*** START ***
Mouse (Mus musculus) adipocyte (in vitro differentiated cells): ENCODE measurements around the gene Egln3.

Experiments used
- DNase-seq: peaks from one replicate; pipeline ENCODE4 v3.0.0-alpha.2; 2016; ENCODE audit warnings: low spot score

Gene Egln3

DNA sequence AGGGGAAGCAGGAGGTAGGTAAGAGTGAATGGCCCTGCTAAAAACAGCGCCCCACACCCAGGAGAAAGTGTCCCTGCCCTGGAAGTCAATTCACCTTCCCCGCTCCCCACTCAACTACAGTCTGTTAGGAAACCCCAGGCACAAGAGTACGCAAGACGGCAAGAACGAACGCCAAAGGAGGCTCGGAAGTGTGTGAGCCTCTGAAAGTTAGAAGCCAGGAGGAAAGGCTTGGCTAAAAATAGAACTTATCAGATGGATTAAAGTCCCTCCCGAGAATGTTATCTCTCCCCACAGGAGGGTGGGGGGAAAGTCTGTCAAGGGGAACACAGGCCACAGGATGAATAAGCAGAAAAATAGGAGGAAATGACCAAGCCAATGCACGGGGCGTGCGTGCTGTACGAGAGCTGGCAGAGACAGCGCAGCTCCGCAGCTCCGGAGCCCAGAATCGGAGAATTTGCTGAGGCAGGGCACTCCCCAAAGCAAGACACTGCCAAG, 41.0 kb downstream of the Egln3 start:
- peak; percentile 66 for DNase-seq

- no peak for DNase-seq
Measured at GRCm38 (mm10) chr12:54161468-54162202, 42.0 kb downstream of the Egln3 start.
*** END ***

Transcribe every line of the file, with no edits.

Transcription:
Mouse (Mus musculus) adipocyte (in vitro differentiated cells): ENCODE measurements around the gene Egln3.

Experiments used
- DNase-seq: peaks from one replicate; pipeline ENCODE4 v3.0.0-alpha.2; 2016; ENCODE audit warnings: low spot score

Gene Egln3

DNA sequence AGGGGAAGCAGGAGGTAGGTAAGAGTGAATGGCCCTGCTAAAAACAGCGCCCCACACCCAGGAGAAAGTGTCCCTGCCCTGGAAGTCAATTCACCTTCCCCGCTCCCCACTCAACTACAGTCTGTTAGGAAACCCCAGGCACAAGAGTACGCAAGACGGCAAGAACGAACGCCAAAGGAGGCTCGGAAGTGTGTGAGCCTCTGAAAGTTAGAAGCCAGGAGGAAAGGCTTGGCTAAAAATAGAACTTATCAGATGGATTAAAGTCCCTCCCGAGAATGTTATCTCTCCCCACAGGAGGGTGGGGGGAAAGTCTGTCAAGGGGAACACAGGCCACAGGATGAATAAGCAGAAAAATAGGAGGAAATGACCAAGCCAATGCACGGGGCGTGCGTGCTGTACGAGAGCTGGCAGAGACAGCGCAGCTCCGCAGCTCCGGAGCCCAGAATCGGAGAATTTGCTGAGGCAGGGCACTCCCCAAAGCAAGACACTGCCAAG, 41.0 kb downstream of the Egln3 start:
- peak; percentile 66 for DNase-seq

- no peak for DNase-seq
Measured at GRCm38 (mm10) chr12:54161468-54162202, 42.0 kb downstream of the Egln3 start.